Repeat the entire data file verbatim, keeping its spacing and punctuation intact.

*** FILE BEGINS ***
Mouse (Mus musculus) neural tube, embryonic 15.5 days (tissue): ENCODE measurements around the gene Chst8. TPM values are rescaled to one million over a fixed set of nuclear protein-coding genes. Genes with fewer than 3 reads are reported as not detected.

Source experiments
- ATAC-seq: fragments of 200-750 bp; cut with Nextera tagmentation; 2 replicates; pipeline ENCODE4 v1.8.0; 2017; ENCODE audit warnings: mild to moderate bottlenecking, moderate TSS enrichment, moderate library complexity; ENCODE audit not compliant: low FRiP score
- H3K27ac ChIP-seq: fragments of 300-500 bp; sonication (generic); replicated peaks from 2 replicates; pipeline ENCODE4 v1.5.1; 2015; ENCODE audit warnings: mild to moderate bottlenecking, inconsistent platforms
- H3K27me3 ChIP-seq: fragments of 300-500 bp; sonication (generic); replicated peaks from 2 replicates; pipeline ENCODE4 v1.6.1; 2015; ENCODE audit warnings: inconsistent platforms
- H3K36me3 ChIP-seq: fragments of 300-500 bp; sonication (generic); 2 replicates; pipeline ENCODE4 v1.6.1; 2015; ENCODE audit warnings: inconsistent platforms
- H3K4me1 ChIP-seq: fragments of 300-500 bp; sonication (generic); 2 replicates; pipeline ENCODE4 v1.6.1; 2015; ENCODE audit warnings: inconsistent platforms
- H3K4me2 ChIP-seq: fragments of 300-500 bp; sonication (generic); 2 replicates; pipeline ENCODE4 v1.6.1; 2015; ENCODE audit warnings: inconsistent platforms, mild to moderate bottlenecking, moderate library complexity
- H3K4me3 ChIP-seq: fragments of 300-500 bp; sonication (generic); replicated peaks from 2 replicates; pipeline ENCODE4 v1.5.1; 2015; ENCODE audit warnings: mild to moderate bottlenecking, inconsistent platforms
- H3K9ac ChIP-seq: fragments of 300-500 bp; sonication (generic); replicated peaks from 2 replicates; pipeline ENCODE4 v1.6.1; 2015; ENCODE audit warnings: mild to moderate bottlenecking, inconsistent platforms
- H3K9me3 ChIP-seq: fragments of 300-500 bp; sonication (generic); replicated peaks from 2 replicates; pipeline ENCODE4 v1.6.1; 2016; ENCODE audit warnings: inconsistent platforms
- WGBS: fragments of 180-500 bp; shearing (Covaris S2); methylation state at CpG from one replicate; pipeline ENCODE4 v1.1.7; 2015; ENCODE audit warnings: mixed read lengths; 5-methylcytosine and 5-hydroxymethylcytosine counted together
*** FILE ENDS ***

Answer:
Mouse (Mus musculus) neural tube, embryonic 15.5 days (tissue): ENCODE measurements around the gene Chst8. TPM values are rescaled to one million over a fixed set of nuclear protein-coding genes. Genes with fewer than 3 reads are reported as not detected.

Source experiments
- ATAC-seq: fragments of 200-750 bp; cut with Nextera tagmentation; 2 replicates; pipeline ENCODE4 v1.8.0; 2017; ENCODE audit warnings: mild to moderate bottlenecking, moderate TSS enrichment, moderate library complexity; ENCODE audit not compliant: low FRiP score
- H3K27ac ChIP-seq: fragments of 300-500 bp; sonication (generic); replicated peaks from 2 replicates; pipeline ENCODE4 v1.5.1; 2015; ENCODE audit warnings: mild to moderate bottlenecking, inconsistent platforms
- H3K27me3 ChIP-seq: fragments of 300-500 bp; sonication (generic); replicated peaks from 2 replicates; pipeline ENCODE4 v1.6.1; 2015; ENCODE audit warnings: inconsistent platforms
- H3K36me3 ChIP-seq: fragments of 300-500 bp; sonication (generic); 2 replicates; pipeline ENCODE4 v1.6.1; 2015; ENCODE audit warnings: inconsistent platforms
- H3K4me1 ChIP-seq: fragments of 300-500 bp; sonication (generic); 2 replicates; pipeline ENCODE4 v1.6.1; 2015; ENCODE audit warnings: inconsistent platforms
- H3K4me2 ChIP-seq: fragments of 300-500 bp; sonication (generic); 2 replicates; pipeline ENCODE4 v1.6.1; 2015; ENCODE audit warnings: inconsistent platforms, mild to moderate bottlenecking, moderate library complexity
- H3K4me3 ChIP-seq: fragments of 300-500 bp; sonication (generic); replicated peaks from 2 replicates; pipeline ENCODE4 v1.5.1; 2015; ENCODE audit warnings: mild to moderate bottlenecking, inconsistent platforms
- H3K9ac ChIP-seq: fragments of 300-500 bp; sonication (generic); replicated peaks from 2 replicates; pipeline ENCODE4 v1.6.1; 2015; ENCODE audit warnings: mild to moderate bottlenecking, inconsistent platforms
- H3K9me3 ChIP-seq: fragments of 300-500 bp; sonication (generic); replicated peaks from 2 replicates; pipeline ENCODE4 v1.6.1; 2016; ENCODE audit warnings: inconsistent platforms
- WGBS: fragments of 180-500 bp; shearing (Covaris S2); methylation state at CpG from one replicate; pipeline ENCODE4 v1.1.7; 2015; ENCODE audit warnings: mixed read lengths; 5-methylcytosine and 5-hydroxymethylcytosine counted together